Newsportal - Ruhr-Universität Bochum
Once 16, they get going
Germany is one of the world's leaders in alcohol consumption. In 2018, Germans aged 15 and over drank on average 12.9 litres of pure alcohol per capita, according to the World Health Organisation (WHO). Globally, the average alcohol consumption in that year was only approximately six litres per person. In an international comparison, Germany has one of the lowest age restrictions on access to alcohol. German citizens are allowed to consume fermented alcohol, i.e. beer, wine and sparkling wine, as early as 16. Consumption surveys in recent years have shown that approximately 90 per cent of all young people between the ages of 14 and 16 have drunk alcohol at least once in their lives, and in 62 per cent of all cases within the last 30 days.
The number of offences recorded annually by the Federal Criminal Police Office in connection with alcohol consumption is also worrying: approximately 200,000 offences in 2020. In terms of violent crime alone, around one in four suspects had been drinking. The data suggest that there is a direct link between alcohol consumption and crime. Economist Dr. Fabian Dehos documents this very causality in his new study, published in the Journal of Health Economics. In it, the former RUB PhD student shows how the legal regulations in Germany – access to alcohol from the age of 16 – affect underage drinking and criminal behaviour.
For this purpose, Dehos related consumption surveys of teenagers aged 14 to 18 over the years 2005 to 2015 to police crime statistics of the same period. The survey data on alcohol consumption came from two separate sources, the Federal Centre for Health Education and the European School Survey Project on Alcohol and Other Drugs. Getting reliable figures on juvenile delinquency, on the other hand, was much more difficult. “Not all state offices of criminal investigation can provide data,” says Dehos. He eventually found what he was looking for in the federal states of Schleswig-Holstein and Baden-Württemberg. “The data from these two federal states represent the overall German crime behaviour quite well and provide detailed information about young offenders,” says the post-doctoral researcher.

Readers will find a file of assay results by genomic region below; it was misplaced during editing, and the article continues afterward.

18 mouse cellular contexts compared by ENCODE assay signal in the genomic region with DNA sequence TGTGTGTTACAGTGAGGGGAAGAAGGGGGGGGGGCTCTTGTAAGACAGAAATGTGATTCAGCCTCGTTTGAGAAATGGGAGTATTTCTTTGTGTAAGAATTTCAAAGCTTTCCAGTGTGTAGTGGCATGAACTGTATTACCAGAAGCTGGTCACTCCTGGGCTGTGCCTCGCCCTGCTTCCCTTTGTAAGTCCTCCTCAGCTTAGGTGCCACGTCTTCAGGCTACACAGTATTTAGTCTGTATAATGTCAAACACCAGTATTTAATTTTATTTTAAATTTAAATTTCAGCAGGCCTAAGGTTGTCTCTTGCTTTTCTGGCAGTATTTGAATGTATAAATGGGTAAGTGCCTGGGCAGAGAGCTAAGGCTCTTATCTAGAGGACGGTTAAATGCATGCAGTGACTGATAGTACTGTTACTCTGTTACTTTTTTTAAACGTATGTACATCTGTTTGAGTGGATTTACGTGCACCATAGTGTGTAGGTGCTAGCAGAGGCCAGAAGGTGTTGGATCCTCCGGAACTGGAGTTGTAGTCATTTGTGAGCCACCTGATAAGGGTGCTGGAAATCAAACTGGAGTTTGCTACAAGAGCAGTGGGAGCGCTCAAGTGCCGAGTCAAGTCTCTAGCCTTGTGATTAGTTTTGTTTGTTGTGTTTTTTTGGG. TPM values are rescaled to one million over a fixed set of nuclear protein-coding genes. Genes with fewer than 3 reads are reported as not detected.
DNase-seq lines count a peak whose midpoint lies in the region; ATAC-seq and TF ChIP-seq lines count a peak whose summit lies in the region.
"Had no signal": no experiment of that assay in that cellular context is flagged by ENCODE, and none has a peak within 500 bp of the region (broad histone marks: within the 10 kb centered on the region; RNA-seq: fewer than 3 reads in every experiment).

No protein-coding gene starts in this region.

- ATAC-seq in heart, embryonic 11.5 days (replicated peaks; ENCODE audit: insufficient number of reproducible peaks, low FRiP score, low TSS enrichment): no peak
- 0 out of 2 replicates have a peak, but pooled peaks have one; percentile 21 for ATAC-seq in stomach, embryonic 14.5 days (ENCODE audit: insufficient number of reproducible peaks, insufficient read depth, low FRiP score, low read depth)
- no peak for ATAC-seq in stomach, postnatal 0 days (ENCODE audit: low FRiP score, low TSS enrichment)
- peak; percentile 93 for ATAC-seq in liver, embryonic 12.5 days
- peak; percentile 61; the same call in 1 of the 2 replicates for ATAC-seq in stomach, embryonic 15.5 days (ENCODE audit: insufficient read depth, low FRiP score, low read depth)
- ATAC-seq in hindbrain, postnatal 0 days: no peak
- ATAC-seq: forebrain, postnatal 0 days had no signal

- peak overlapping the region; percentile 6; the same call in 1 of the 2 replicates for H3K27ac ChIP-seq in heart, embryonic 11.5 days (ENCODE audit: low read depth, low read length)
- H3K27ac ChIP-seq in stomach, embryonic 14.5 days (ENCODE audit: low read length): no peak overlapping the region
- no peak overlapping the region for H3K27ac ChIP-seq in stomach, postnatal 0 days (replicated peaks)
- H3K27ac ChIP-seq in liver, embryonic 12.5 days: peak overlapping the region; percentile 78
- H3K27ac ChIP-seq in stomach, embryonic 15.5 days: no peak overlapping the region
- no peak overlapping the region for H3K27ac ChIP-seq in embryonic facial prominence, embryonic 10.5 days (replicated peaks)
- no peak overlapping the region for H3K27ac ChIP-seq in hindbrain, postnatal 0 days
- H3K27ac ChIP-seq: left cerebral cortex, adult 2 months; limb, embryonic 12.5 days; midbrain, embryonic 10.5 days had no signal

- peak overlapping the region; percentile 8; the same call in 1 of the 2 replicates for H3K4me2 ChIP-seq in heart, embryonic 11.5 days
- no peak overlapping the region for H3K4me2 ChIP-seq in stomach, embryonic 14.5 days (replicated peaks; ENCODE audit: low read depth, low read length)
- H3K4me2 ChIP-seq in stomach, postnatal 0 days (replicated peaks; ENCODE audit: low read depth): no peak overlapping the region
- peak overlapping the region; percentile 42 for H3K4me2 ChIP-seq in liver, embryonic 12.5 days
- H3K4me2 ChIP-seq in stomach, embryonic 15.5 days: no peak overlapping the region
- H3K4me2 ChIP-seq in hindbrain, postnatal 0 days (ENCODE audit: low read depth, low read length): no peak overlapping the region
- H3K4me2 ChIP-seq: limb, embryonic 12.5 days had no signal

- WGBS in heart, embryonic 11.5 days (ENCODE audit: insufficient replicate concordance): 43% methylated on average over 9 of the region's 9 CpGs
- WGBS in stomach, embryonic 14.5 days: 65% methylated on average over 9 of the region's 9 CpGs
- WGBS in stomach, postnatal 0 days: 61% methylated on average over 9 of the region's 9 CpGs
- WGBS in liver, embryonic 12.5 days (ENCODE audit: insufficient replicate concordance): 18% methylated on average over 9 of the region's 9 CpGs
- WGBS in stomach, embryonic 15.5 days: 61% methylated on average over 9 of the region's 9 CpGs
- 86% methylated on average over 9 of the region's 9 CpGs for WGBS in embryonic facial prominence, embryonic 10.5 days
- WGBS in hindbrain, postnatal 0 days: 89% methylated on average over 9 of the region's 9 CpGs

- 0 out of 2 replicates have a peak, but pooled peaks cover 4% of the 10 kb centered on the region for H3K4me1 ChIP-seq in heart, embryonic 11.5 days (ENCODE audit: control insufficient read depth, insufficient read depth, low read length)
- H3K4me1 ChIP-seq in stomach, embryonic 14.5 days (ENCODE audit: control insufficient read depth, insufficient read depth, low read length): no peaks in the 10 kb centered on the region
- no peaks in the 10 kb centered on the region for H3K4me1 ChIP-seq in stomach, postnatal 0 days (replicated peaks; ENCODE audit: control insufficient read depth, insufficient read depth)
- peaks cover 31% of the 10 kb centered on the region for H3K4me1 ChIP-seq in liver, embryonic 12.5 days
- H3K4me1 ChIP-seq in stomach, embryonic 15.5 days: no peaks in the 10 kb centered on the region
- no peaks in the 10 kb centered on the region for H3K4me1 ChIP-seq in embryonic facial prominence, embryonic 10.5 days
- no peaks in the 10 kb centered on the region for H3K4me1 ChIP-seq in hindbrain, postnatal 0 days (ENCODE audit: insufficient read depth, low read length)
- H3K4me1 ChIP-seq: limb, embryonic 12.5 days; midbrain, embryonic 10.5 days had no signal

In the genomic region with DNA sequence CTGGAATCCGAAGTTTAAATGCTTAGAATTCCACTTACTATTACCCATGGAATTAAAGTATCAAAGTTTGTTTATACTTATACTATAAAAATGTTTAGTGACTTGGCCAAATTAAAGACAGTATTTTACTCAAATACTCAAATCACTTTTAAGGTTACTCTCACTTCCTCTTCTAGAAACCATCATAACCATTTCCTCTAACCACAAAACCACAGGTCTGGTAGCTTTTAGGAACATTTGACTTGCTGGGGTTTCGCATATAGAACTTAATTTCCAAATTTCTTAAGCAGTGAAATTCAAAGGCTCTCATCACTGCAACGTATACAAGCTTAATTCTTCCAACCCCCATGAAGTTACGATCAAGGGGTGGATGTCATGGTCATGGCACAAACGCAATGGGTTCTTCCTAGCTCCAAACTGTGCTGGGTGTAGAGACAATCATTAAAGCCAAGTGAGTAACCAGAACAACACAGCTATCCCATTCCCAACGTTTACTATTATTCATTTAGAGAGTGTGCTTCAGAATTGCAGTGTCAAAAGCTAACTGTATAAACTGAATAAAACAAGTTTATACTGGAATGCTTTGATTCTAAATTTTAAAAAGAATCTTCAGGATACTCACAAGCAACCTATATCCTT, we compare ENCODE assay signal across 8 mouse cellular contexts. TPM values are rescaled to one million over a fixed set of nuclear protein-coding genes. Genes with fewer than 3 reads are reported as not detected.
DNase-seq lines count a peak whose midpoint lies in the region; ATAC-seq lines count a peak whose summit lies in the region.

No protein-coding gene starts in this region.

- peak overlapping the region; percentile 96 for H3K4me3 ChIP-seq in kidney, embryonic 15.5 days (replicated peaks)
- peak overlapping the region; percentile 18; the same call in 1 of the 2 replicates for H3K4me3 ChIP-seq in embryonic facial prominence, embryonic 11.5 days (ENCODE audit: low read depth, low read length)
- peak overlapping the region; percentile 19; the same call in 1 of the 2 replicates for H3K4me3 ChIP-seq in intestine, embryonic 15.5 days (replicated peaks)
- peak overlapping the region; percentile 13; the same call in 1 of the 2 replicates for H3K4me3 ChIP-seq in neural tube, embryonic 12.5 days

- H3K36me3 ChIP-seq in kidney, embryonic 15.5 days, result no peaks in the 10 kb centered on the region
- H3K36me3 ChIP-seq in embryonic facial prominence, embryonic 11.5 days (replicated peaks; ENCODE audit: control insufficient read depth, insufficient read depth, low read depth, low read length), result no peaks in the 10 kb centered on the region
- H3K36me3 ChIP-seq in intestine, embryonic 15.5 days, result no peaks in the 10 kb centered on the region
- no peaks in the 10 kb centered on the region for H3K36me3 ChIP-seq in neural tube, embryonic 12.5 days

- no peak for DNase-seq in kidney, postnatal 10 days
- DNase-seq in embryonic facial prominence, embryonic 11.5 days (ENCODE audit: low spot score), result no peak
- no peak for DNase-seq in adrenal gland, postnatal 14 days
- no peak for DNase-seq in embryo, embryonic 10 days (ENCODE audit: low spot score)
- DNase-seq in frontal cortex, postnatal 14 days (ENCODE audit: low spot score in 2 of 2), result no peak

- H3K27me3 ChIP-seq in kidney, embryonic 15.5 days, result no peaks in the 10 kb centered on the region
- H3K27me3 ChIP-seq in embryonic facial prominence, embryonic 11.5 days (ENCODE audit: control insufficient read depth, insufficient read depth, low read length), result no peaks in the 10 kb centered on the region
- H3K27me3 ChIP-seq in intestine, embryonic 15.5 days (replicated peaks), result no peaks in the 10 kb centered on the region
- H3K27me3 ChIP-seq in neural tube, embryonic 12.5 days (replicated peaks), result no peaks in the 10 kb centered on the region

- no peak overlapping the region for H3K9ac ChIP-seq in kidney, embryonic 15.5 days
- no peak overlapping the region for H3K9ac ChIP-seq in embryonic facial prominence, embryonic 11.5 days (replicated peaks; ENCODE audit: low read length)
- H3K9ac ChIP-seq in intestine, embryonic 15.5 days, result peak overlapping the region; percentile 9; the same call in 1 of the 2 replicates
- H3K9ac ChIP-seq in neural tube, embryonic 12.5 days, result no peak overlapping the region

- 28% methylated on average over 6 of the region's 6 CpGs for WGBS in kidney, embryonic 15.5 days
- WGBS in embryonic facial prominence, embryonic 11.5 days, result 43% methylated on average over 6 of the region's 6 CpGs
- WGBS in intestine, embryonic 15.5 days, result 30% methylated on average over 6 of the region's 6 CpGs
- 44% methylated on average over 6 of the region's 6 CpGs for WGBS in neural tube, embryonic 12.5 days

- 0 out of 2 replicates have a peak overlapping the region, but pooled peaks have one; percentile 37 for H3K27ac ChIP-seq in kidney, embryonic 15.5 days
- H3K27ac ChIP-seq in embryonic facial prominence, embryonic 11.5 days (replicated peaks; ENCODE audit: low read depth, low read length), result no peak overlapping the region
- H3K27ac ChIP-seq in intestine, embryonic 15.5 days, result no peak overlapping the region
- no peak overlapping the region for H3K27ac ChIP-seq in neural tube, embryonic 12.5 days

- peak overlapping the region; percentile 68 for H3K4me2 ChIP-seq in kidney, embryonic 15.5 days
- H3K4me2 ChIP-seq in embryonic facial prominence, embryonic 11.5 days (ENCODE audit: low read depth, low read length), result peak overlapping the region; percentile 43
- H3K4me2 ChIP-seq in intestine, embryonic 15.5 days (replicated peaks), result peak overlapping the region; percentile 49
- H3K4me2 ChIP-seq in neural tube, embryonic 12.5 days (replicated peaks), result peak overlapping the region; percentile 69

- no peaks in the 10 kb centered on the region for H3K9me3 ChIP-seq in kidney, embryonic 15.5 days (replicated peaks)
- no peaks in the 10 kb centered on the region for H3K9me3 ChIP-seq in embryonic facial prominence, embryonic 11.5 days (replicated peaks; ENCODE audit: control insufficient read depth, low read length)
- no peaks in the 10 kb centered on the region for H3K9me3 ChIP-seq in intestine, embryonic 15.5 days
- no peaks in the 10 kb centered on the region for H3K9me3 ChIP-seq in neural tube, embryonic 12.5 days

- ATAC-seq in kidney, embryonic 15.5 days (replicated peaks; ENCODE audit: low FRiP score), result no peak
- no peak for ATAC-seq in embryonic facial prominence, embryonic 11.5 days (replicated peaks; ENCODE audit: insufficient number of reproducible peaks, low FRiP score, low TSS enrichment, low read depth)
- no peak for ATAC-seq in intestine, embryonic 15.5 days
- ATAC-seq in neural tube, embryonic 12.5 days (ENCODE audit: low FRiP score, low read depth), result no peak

The minimum age to consume alcohol is significantly lower in Europe than in the rest of the world. In Germany, Belgium and Austria, people are allowed to drink alcohol from the age of 16.
In Canada, depending on the region, this is permitted from the age of 18 or 19; in the USA, the minimum age is 21.
In Germany, young people consume significantly more alcohol on average than in other parts of the world. The level among under-16s is alarmingly high.
By comparison: in the USA, according to WHO data from 2011, about 50 per cent of 15-year-olds drink alcohol over the course of a year; in Germany, the figure is about 89 per cent.
According to German law, young people do not commit a criminal offence if they drink alcohol before their 16th birthday. It is adults who sell alcohol to young people or tolerate their consumption who are liable to prosecution.
Zooming in on the cut-off
In order to analyse the extent to which alcohol consumption changes after the 16th birthday, Dehos had to zoom in as closely as possible to the legal age limit, the “cut-off”. This way, distorting variables, such as individual exposure to risk or family background, which typically play a major role in consumption and delinquency behaviour, are kept constant. They do not change for young people just above or below the cut-off point.
“In my research, I deliberately focus on the legal cut-off for beer and wine at 16. Despite additional access to spirits at age 18, I don’t look at this cut-off. The 18th birthday constitutes the age of majority in Germany and comes along with too many other changes that affect life of young adults. These changes would bias the results,” explains the economist.
The RD Design
Dehos applies the so-called Regression-Discontinuity-Design (RD) as his research method. It is a common tool in empirical economics to identify causal relationships: How does the change in one variable affect the change in another?